ed Clemson College.
lOlghlll Ile did the same thing for
Winthrop College.
Ninth Ile probably saved the
South Carolina College and the Cita
del Academy from disintegration at
ll lime when they might have been
seriously injured, i can bear per
sonal testimony to this myself, for
when he had just been elected Gov
ernor in ISliO he asked me to come
lo see him when I was at tho hoad
of the Junior Class in South Carolina
College, and I earnestly urged upon
him the election of Dr. Voodrow as
president of that Institution, a step
which 1 think will be admitted to
have been ot' the utmost advantage
tn (hat college in thc existing slate
of affairs. Dr. Woodrow knew how
lo keep his mouth shut as lew men
did, and he navigated the old col
lege through the shoals ol' politically
troubled waters as perhaps no one
else might have done.
l'en th Ile began ?in ern of active
and Interested participation in public
affairs on lite pari of the whole while
people of the Stale, whose steady
inlluence ever since has been to keep
the State in the forefront of Intelli
gent, progressive political activity.
Mr. Itryan once told nie personally
thal Senator Tillman had done more
lo awaken the South to new lite in
political lines than any other iran in
t bc coiini ry.
Kleventh Ile saved the D?mo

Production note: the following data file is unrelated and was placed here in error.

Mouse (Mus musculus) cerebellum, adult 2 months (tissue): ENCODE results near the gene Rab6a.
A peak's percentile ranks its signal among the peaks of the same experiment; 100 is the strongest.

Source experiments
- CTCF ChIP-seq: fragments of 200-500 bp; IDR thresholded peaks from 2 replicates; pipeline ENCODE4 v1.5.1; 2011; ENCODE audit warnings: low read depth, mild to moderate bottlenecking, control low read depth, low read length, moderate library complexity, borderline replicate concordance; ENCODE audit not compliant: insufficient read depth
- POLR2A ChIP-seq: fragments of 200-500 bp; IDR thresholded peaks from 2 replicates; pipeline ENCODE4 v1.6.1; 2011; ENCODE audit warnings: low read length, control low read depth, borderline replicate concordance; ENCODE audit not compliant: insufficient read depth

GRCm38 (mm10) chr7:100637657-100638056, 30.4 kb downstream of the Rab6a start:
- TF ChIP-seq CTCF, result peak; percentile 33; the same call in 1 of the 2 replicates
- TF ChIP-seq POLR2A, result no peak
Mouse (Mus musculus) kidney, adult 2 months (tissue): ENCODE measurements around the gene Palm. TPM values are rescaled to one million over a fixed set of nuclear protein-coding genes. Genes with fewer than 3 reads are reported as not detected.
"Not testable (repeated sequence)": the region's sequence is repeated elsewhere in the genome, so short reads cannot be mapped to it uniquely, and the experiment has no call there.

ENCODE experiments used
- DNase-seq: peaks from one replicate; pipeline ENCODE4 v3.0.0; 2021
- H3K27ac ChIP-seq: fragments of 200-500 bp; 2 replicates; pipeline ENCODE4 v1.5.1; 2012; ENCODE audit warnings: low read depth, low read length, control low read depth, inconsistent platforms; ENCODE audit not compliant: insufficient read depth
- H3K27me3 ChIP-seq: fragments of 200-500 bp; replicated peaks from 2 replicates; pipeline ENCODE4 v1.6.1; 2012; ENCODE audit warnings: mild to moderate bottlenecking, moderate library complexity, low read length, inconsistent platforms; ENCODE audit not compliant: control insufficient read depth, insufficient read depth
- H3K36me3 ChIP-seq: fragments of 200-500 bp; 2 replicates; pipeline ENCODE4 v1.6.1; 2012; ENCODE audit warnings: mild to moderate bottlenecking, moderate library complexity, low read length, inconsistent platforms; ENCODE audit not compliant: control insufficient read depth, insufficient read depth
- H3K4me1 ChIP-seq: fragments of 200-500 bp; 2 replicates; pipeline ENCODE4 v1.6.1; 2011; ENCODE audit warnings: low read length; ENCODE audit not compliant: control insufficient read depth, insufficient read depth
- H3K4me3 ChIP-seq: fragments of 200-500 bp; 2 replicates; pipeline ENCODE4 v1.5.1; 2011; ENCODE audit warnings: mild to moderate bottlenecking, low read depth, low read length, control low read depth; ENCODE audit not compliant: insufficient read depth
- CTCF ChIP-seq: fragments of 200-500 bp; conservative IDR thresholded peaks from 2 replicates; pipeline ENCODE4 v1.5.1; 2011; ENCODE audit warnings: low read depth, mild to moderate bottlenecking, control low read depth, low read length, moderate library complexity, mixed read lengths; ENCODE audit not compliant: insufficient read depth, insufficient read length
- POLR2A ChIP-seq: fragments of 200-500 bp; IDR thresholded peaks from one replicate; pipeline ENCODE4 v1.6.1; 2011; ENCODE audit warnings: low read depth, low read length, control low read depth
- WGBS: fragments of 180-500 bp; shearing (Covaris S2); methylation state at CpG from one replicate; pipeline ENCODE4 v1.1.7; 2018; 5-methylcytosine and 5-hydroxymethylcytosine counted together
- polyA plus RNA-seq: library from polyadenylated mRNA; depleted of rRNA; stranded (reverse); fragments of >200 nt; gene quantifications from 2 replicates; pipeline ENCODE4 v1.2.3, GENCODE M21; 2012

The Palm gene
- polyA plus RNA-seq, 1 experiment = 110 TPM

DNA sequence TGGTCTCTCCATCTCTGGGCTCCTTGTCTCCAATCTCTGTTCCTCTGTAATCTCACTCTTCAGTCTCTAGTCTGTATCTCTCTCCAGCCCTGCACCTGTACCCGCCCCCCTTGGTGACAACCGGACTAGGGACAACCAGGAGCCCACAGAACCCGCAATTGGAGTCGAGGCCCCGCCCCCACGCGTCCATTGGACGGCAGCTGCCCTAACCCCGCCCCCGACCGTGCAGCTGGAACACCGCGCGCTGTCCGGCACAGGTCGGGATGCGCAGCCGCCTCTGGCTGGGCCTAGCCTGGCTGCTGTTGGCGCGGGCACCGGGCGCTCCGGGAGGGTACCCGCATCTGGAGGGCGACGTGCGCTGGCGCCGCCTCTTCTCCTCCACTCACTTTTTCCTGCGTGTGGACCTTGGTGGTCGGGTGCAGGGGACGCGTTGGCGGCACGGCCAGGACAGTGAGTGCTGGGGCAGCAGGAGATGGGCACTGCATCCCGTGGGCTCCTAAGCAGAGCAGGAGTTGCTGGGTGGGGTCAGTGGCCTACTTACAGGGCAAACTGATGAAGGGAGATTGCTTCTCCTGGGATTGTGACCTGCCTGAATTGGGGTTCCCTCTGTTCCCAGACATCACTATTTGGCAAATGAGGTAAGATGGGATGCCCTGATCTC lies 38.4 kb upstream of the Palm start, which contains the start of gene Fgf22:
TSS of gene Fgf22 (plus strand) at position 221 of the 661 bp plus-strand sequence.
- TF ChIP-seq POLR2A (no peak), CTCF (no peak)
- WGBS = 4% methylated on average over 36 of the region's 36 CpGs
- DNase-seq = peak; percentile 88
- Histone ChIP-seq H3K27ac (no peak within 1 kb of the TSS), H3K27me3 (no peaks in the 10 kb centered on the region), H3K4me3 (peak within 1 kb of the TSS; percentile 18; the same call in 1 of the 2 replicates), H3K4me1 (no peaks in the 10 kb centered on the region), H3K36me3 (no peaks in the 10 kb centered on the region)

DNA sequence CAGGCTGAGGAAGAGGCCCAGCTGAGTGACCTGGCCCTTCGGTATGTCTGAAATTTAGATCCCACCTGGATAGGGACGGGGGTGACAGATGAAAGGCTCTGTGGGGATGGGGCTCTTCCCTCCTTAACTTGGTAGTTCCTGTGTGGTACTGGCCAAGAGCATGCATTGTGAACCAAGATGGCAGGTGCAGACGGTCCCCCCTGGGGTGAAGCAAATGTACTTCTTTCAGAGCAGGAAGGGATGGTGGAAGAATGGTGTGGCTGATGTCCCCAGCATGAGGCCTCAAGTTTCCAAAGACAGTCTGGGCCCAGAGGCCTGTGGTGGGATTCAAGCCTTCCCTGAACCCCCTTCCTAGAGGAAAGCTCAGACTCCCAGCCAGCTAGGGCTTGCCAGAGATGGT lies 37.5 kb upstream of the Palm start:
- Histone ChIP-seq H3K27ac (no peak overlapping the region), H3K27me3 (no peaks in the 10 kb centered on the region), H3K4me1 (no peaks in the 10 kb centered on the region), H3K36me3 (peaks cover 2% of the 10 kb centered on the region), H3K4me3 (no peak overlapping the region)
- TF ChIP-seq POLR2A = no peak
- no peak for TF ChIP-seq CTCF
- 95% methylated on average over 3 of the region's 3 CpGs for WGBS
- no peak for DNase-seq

cratie party in the State from disrup
tion b> securing . white primary
referendum nearly n quarter of a
century ago. lb' later kepi the State
tree from Ibo attempted Introduction
of Ibo nco-Kepuhlicnnism as repre
sented bj .lohn h. Mel,auria.
Twelfth ile crystallised the
while man's govcriimeul in the Con
stitutional Convention, and built
upon the foundation laid by Wade
Hampton in the redemption of tba
State from radical rule an edifico so
solid ?ind enduring that it is hardly
over likely to fall again.
Thirteenth Ile laughi tin- people
that they were stronger than the cor
porations. Ile proved Iiis contention
in tho Slate mid look the lesson with
him io Washington, whore lie has
been teaching the nation the same
thing. Only a small tithe of what he
has done in this respect over gets into
the papers. They may not publish
what be ; ys always, but they goto
hear him. and (hey quote him, and
his words find an echo one way or
Another from Maine to California.
Fourteenth His experience in
public affairs has been such ?is to
IC AL. 1
voca ting Hie candidacy of those ?
barged for as advertisements.)
make a few words from him now of